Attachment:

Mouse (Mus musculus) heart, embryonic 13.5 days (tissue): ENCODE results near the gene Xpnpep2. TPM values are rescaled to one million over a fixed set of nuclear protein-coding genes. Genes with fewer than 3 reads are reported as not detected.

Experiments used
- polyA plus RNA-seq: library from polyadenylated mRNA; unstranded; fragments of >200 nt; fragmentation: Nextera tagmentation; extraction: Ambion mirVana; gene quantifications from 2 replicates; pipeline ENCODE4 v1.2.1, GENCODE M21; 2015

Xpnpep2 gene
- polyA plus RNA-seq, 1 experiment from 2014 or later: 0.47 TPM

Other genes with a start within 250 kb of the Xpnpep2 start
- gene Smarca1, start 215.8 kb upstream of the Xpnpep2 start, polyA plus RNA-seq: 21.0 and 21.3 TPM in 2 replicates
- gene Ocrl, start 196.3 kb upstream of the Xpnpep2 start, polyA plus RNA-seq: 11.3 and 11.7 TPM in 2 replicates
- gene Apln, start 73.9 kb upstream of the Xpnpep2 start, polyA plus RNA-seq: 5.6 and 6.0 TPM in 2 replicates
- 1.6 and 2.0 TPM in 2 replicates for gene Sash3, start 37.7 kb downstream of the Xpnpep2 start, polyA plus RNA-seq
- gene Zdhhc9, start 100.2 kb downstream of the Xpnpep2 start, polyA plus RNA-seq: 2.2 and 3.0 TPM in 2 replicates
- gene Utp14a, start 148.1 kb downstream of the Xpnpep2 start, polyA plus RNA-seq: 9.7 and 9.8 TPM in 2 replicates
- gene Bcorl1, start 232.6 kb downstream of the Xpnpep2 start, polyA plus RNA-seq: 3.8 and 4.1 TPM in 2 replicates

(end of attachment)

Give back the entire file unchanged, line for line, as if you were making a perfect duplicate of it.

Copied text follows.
Mouse (Mus musculus) heart, embryonic 13.5 days (tissue): ENCODE results near the gene Xpnpep2. TPM values are rescaled to one million over a fixed set of nuclear protein-coding genes. Genes with fewer than 3 reads are reported as not detected.

Experiments used
- polyA plus RNA-seq: library from polyadenylated mRNA; unstranded; fragments of >200 nt; fragmentation: Nextera tagmentation; extraction: Ambion mirVana; gene quantifications from 2 replicates; pipeline ENCODE4 v1.2.1, GENCODE M21; 2015

Xpnpep2 gene
- polyA plus RNA-seq, 1 experiment from 2014 or later: 0.47 TPM

Other genes with a start within 250 kb of the Xpnpep2 start
- gene Smarca1, start 215.8 kb upstream of the Xpnpep2 start, polyA plus RNA-seq: 21.0 and 21.3 TPM in 2 replicates
- gene Ocrl, start 196.3 kb upstream of the Xpnpep2 start, polyA plus RNA-seq: 11.3 and 11.7 TPM in 2 replicates
- gene Apln, start 73.9 kb upstream of the Xpnpep2 start, polyA plus RNA-seq: 5.6 and 6.0 TPM in 2 replicates
- 1.6 and 2.0 TPM in 2 replicates for gene Sash3, start 37.7 kb downstream of the Xpnpep2 start, polyA plus RNA-seq
- gene Zdhhc9, start 100.2 kb downstream of the Xpnpep2 start, polyA plus RNA-seq: 2.2 and 3.0 TPM in 2 replicates
- gene Utp14a, start 148.1 kb downstream of the Xpnpep2 start, polyA plus RNA-seq: 9.7 and 9.8 TPM in 2 replicates
- gene Bcorl1, start 232.6 kb downstream of the Xpnpep2 start, polyA plus RNA-seq: 3.8 and 4.1 TPM in 2 replicates